As Klopp acknowledged after the game, too, Bayern played some early long balls to get past the counterpressing – although it’s surprising Klopp was shocked at this, considering long balls have been a feature of Bayern’s game under Guardiola from the start.

Dortmund did often win the ball on the left side of the pitch, however, particularly when Jerome Boateng played a forward pass. His distribution was poor, and often allowed Dortmund chances to break quickly. The home side’s finishing was disappointing, but they did create numerous opportunities on the counter, and before half-time were significantly more of a goal threat than Bayern, despite the away side’s possession dominance.


Another key factor in Dortmund’s direct attacking was the role of Robert Lewandowski upfront. With the Dortmund midfield deeper than usual, he needed to play particularly well to hold up play, win aerials and encourage midfield runners up in support of him.

He was particularly impressive in the air, beating Dante and Boateng to high balls, and also winning free-kicks which allowed Dortmund to get up the pitch. The player who passed to him most frequently was Roman Weidenfeller, which says a lot about Dortmund’s play, although Lewanwdowski also showed he was capable of moving towards the ball and linking play, too.

Dortmund attack down right

Dortmund were also strong down the right flank, partly because Arjen Robben – while he’s become more hard-working in 2013 – still isn’t the most reliable defensive player, and was often guilty of letting Kevin Grosskreutz run past him. With David Alaba playing a very attack-minded role in the first half, Dortmund often found space down that side.

Rather than winning the ball on the right and breaking vertically, Dortmund tended to win possession in the left-back position, and then switched play to where Jakub Blaszczykowski and Grosskreutz would be waiting. Grosskreutz crossed dangerously for Blaszczykowski in the first half, then later provided a great ball for Mkhitaryan midway through the second period – like in the away win at Arsenal, his constant energy was underestimated by the opposition.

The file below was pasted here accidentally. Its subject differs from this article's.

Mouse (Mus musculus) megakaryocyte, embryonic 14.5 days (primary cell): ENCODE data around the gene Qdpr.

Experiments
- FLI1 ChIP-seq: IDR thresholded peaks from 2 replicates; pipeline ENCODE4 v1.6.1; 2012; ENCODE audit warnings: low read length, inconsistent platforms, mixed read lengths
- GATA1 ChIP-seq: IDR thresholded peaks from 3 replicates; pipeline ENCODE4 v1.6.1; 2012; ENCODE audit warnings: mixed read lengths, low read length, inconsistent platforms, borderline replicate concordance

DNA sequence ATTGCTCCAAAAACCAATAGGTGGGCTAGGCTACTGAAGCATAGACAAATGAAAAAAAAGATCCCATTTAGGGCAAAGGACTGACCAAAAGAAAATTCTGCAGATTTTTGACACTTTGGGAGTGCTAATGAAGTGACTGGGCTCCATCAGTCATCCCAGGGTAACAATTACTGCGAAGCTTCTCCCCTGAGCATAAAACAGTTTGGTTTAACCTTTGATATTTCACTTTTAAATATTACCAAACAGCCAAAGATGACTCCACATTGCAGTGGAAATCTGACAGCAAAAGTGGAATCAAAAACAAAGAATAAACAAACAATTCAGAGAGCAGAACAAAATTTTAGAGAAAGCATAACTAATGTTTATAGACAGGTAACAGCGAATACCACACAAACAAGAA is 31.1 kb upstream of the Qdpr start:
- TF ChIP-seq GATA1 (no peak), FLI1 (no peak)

Guardiola switches

How Guardiola introduced his two summer signings

At the start of the second half – actually, it seemed to take place around the 48th minute – Guardiola swapped Martinez and Lahm, asking the Spaniard to play in the deepest midfield role. Perhaps this was because he wanted someone to battle Lewandowski at aerial balls, or maybe he had reacted to the fact Bayern were having to play with a back three for long periods, so wanted someone more comfortable in that role – although, as it happened, Bayern played with more of a standard back four after the break.

Martinez’s absence from the attacking midfield role, combined with a more advanced midfield line from Dortmund, meant Kroos didn’t enjoy quite so much space in the second half. Dortmund’s midfield shut him down quicker, although the back four didn’t always step up at the same time, which created space between the lines.